Statewatch article: RefNo# 3060
UK: Immigration: Asylum "non-compliance" regulation abused by Home Office
Statewatch bulletin, vol 11 no 2 (March-April 2001)
"Sloppy and illegal” decisions will be appealed say immigration lawyers"

The biggest scandal of the past year has been the Home Office abuse of "non-compliance" refusal of asylum. The immigration rules give the Home Secretary and his officials power to refuse an asylum claim if the asylum claimant fails to “make prompt disclosure of material facts or to assist” the Home Office “in establishing the facts of the case”. A small proportion of asylum claimants have always disappeared, for one reason or another, after putting in their claim, and the rule was designed to enable the Home Office to deal with this perceived abuse of the asylum procedure. The rule was not meant as a means for the Home Office to massage its statistics so as artificially to enhance its decision rate, which is what has happened.

Promises, promises
The July 1998 White Paper contained the promise by the government to reduce the time taken to decide asylum claims to two months, and the total time (including the appeal) to six months. The promise was designed to show that the government was committed to reducing the huge backlog of asylum claims, and to meet criticisms of the other White Paper proposal - the replacement of welfare benefits entitlement (partially abolished by the Conservative government in 1996) by a workhouse-type asylum support scheme. Destitute asylum seekers were to be compulsorily dispersed out of London, put in hard-to-let accommodation and given benefits in kind, by way of board or vouchers. An unacceptable regime was presented as acceptable because temporary claimants would be out of the country, or recognised as refugees, and either way out of the asylum support scheme, in six months.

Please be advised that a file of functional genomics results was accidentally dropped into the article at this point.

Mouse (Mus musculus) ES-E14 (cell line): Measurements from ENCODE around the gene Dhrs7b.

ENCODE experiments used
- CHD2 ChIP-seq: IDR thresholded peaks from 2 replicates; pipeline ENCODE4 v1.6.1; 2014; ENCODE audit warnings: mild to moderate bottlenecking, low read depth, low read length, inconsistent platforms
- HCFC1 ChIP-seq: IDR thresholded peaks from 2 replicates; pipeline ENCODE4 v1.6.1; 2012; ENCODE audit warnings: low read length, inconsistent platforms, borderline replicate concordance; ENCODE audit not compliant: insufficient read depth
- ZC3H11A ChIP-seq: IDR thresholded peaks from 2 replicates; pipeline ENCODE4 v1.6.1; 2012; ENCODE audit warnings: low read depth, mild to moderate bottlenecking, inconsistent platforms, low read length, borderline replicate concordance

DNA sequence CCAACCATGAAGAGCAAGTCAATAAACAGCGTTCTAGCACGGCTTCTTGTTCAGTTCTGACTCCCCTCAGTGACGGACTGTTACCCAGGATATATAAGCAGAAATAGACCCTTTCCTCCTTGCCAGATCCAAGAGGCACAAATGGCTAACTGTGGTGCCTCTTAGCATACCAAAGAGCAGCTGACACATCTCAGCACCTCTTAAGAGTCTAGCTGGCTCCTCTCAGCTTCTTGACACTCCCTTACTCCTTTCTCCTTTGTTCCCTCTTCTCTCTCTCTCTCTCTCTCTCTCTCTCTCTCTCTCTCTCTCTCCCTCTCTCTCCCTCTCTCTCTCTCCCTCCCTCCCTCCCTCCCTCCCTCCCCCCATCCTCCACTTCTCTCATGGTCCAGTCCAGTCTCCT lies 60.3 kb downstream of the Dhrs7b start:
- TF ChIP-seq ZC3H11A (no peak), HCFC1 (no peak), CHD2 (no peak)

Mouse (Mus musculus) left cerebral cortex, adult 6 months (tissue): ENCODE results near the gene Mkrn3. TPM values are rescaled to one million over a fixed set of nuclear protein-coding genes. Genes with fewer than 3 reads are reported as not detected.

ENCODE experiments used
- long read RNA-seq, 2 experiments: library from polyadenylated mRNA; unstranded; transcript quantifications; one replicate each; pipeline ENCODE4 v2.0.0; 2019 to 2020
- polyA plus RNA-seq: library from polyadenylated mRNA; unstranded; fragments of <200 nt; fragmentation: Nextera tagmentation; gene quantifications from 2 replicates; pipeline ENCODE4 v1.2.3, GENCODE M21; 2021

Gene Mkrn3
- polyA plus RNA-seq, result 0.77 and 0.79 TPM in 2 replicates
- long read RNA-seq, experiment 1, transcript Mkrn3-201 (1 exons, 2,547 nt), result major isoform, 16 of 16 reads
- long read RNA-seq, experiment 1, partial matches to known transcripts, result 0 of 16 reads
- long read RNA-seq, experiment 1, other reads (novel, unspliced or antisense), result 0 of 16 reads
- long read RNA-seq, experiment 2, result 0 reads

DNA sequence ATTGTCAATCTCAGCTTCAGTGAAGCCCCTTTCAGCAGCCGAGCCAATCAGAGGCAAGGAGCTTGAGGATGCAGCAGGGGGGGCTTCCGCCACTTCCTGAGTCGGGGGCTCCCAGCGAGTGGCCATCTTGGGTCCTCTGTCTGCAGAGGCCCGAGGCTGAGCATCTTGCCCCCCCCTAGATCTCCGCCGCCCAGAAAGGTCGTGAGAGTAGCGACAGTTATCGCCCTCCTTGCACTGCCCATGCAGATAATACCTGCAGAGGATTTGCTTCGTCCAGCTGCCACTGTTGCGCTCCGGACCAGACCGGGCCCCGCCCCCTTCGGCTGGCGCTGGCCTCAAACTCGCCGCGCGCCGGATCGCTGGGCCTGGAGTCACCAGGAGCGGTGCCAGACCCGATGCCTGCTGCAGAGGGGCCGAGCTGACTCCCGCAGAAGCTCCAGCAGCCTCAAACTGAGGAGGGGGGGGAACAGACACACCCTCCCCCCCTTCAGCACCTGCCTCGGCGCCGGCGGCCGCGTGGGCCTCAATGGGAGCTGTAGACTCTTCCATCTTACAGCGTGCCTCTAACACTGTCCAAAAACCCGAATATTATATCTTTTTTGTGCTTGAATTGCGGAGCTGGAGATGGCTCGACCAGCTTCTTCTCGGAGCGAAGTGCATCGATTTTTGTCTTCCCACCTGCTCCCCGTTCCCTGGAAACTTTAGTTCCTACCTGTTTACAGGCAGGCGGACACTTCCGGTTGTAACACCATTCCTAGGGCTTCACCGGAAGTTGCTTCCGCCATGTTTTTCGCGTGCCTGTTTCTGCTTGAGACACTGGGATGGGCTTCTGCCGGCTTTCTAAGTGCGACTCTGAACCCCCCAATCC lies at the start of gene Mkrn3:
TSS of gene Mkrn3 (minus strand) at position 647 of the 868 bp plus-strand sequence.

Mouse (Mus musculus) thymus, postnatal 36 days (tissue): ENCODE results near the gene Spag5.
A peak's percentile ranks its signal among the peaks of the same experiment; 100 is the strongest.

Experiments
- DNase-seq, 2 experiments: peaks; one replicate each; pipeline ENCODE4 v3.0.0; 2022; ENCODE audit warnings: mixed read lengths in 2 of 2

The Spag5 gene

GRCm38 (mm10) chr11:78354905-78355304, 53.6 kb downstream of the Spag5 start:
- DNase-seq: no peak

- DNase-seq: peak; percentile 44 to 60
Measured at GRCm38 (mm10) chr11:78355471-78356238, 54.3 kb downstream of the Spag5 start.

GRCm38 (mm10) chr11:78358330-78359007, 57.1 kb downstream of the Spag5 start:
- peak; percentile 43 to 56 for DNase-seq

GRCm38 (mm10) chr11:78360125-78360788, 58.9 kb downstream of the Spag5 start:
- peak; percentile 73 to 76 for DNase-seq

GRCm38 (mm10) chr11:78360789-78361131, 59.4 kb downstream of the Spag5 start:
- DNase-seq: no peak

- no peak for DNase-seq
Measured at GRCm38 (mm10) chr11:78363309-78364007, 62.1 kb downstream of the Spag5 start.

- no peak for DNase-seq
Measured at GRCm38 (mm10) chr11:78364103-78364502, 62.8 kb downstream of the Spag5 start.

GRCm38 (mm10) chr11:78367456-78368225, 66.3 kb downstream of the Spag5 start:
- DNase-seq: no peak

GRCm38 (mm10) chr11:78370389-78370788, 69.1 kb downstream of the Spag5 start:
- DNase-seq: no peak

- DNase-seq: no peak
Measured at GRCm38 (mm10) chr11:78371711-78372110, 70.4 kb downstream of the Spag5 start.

It was always obvious that the promise to decide asylum claims in an average of two months could not be carried out properly. It is inconsistent with the thorough and careful procedures needed to decide asylum claims. Claimants need time to obtain evidence, whether from political colleagues in exile elsewhere in the world, or medical evidence from doctors or from the Medical Foundation for the care of victims of Torture, which has a waiting list of months for a first appointment. It is even more impossible to meet the two-month timescale for decision when claimants are dispersed all over the country, to areas where immigration lawyers are unknown. Nevertheless, the government pressed ahead. Asylum claimants were greeted at the port with 19-page Statement of Evidence (SEF) forms to complete - in full, and in English - and return within 14 days before being sent off to Sunderland or Devon or Norwich. The result was massive “non-compliance”. If claimants managed to find a solicitor or law centre to help them, the first appointment was usually over a month away. Interpreters were impossibly hard to find, and the filling in of the form would often take two months. When solicitors tried to contact the Home Office to warn them of the situation, and of the fact that the form could not be returned in time, they simply could not get in touch - phones went unanswered, fax machines didn’t work and letters were ignored.
The Home Office would then summarily refuse the asylum claim after a month on the grounds that the form had not been returned in time, demonstrating the claimant’s unwillingness to “help establish the facts of the case”. Between September and November 2000, 38 percent of asylum refusals were for non-compliance - which meant the Home Office had not considered the substance of the claim at all. The first time such claims were considered was on appeal.
As more solicitors have been recruited to help asylum-seekers in the dispersal regions, and have become adept at getting the forms in in time, the non-compliance refusal rate should have dropped dramatically. But over a quarter of claims were still, in February 2001, refused on non-compliance grounds. But, as the Home Office acknowledges, many non-compliance refusals are now “defective” - t

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